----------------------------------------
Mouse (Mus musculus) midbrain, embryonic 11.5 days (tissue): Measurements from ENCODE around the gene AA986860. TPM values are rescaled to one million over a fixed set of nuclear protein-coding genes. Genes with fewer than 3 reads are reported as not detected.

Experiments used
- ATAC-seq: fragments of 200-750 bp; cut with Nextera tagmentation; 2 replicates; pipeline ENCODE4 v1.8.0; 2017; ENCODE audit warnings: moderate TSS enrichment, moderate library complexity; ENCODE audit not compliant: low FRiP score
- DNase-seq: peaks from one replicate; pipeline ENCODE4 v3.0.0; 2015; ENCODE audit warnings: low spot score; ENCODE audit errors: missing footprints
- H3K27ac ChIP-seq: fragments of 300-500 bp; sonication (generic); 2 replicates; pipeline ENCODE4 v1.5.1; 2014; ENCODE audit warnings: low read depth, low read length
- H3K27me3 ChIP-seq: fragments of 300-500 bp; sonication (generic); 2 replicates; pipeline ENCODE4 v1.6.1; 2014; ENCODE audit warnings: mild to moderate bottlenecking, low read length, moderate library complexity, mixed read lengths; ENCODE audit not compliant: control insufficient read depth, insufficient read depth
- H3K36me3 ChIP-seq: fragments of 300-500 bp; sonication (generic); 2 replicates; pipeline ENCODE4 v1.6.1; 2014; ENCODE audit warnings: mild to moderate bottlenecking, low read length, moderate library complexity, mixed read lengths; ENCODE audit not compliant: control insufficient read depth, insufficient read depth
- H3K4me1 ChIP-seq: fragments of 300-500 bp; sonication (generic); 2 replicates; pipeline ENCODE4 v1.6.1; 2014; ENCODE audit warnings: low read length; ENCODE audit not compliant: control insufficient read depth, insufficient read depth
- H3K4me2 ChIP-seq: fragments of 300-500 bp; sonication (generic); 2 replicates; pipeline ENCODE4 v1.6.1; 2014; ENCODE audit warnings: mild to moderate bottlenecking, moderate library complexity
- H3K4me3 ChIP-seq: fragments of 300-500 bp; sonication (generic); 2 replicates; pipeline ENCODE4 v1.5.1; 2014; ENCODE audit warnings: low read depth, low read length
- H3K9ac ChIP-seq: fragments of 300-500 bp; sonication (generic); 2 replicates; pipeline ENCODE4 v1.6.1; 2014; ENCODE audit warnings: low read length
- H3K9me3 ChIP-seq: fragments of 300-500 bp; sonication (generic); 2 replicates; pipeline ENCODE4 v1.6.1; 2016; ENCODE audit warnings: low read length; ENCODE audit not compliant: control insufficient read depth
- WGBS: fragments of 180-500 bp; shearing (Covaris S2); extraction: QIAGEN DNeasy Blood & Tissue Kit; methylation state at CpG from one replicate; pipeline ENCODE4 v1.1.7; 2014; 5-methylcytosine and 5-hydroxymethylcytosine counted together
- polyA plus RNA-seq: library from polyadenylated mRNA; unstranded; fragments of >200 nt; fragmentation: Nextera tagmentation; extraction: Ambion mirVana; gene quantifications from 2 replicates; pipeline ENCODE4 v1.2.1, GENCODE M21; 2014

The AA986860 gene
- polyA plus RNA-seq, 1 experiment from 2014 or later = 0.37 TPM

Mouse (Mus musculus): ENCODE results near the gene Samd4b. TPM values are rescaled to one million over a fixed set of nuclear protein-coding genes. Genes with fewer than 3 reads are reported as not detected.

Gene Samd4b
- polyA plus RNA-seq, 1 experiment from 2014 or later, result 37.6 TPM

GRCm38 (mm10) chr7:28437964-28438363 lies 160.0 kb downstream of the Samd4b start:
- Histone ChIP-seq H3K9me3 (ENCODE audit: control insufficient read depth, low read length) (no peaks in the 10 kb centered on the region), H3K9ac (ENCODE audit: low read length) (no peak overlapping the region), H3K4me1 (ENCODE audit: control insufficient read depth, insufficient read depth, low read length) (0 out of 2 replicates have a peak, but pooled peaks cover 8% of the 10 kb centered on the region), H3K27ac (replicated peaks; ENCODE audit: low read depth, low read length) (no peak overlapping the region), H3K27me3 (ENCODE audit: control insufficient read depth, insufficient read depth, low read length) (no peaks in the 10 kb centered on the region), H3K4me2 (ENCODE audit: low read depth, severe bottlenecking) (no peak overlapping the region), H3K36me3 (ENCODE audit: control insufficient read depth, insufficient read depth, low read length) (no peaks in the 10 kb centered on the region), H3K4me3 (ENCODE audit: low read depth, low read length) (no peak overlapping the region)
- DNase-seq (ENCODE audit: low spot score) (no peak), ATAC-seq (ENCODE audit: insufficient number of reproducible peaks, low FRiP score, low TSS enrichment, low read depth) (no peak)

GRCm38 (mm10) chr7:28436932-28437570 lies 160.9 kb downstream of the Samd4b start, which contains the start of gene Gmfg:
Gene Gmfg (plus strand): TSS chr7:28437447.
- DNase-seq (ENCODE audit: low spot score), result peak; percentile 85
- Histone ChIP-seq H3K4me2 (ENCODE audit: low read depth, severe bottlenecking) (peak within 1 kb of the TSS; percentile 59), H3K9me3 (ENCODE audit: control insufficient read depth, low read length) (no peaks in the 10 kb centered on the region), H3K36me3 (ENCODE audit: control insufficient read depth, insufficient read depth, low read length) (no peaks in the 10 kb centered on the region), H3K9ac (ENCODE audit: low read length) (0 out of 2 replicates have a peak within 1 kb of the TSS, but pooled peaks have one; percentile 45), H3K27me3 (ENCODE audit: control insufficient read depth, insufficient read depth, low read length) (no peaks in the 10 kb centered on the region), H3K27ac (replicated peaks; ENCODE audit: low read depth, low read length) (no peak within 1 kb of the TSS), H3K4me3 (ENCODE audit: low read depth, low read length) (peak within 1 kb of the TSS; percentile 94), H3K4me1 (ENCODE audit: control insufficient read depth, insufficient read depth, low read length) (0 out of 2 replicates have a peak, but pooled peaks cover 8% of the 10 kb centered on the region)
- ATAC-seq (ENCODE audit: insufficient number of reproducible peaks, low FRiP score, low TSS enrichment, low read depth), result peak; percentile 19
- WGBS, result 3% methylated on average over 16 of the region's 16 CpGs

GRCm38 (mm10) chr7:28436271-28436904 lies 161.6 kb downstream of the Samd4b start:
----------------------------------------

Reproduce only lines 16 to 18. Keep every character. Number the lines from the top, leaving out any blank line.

- polyA plus RNA-seq, 1 experiment from 2014 or later = 0.37 TPM

Mouse (Mus musculus): ENCODE results near the gene Samd4b. TPM values are rescaled to one million over a fixed set of nuclear protein-coding genes. Genes with fewer than 3 reads are reported as not detected.

Gene Samd4b